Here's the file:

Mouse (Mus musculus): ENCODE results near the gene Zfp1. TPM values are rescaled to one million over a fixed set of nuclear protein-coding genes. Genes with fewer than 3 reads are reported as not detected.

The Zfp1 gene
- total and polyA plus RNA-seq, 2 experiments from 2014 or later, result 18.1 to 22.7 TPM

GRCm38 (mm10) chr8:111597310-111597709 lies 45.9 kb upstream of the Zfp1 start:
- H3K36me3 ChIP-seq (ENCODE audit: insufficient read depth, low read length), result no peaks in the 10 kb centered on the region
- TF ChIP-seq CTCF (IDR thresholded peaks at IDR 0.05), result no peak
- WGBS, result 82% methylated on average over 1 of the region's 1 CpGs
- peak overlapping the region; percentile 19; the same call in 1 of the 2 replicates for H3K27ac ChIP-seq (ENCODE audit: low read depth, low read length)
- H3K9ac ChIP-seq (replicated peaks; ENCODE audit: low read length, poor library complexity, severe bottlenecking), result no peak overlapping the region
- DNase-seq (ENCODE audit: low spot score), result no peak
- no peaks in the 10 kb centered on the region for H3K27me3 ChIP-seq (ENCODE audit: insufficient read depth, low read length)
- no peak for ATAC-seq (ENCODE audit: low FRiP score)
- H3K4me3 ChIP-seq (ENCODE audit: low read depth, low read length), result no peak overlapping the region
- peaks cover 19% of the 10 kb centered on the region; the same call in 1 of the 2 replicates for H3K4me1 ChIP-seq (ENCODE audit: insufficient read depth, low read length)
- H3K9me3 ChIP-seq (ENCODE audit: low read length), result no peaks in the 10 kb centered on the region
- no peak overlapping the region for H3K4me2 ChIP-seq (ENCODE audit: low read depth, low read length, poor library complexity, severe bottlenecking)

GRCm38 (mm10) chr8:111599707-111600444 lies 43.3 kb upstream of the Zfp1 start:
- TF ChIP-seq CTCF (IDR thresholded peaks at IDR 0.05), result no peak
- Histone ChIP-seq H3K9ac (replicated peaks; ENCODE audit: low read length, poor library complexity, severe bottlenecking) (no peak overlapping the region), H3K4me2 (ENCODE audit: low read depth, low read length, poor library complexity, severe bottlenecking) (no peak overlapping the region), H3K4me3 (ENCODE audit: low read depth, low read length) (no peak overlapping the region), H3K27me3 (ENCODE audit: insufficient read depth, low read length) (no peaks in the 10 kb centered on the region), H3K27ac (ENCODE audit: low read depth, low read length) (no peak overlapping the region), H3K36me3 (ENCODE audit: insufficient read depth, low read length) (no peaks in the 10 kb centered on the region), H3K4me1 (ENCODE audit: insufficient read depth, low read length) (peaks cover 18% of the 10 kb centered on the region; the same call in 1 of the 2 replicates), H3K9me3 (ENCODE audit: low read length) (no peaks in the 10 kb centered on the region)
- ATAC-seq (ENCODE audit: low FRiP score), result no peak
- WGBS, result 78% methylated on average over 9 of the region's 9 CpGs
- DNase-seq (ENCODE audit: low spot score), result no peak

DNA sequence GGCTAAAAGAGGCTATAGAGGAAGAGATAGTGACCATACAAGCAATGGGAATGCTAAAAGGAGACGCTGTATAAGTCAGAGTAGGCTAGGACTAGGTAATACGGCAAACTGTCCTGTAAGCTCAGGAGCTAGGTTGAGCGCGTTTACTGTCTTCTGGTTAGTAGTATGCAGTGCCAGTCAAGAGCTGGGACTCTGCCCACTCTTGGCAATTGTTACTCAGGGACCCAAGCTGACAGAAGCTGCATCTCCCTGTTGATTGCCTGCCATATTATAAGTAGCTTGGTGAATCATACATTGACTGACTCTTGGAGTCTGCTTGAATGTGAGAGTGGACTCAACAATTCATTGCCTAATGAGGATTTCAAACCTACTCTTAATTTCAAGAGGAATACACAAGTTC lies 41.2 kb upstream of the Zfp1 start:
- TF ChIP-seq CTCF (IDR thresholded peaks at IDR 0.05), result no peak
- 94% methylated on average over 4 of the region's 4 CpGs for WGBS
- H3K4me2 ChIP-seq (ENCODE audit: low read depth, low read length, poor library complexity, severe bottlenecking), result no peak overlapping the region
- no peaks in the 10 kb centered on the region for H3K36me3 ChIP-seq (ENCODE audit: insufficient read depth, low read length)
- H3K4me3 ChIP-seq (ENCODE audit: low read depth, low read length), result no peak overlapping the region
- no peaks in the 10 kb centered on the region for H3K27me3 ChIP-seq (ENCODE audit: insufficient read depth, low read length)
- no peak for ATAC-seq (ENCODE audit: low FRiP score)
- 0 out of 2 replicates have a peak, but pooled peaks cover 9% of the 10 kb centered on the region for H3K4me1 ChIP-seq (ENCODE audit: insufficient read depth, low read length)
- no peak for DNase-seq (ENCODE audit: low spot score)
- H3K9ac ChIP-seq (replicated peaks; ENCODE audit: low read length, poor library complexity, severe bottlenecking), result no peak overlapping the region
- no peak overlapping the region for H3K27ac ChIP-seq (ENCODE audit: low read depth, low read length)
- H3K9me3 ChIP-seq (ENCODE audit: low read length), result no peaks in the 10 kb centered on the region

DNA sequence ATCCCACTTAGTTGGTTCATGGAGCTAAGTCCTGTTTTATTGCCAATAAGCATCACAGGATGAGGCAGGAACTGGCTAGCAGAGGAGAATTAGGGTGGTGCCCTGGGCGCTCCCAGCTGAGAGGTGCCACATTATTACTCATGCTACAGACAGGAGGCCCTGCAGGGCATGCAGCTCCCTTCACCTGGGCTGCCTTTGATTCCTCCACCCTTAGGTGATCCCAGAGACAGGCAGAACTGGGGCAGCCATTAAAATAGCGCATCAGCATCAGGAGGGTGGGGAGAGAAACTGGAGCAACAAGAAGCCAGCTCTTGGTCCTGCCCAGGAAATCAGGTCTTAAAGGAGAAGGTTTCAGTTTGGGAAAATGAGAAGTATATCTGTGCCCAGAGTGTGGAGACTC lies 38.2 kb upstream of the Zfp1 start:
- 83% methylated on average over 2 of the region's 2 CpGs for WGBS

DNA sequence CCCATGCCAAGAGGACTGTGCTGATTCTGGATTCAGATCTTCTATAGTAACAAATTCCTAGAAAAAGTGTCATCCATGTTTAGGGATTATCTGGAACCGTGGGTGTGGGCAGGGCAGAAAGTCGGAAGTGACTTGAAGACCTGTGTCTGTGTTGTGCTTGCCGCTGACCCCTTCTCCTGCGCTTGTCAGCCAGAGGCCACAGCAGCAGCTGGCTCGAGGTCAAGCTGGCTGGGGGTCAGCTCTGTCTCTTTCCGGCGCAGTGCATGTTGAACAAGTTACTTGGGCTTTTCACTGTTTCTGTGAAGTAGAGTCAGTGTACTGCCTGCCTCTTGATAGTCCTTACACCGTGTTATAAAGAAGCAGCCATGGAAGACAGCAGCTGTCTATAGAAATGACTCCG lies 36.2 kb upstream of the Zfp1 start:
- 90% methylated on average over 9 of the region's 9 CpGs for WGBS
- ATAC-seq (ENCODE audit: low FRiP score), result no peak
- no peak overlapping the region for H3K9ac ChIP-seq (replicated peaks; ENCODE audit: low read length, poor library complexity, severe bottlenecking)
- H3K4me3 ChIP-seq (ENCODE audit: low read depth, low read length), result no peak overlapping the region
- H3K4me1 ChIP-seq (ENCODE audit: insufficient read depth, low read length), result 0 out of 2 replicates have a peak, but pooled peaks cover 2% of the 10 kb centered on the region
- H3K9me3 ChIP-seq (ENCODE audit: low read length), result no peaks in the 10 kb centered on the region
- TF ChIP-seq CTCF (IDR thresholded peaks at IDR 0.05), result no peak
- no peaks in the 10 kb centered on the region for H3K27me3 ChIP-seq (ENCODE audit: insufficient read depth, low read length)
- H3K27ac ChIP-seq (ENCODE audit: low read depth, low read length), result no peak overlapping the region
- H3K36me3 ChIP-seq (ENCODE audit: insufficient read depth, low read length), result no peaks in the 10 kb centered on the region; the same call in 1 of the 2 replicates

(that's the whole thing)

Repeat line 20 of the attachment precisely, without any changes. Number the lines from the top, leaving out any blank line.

- ATAC-seq (ENCODE audit: low FRiP score), result no peak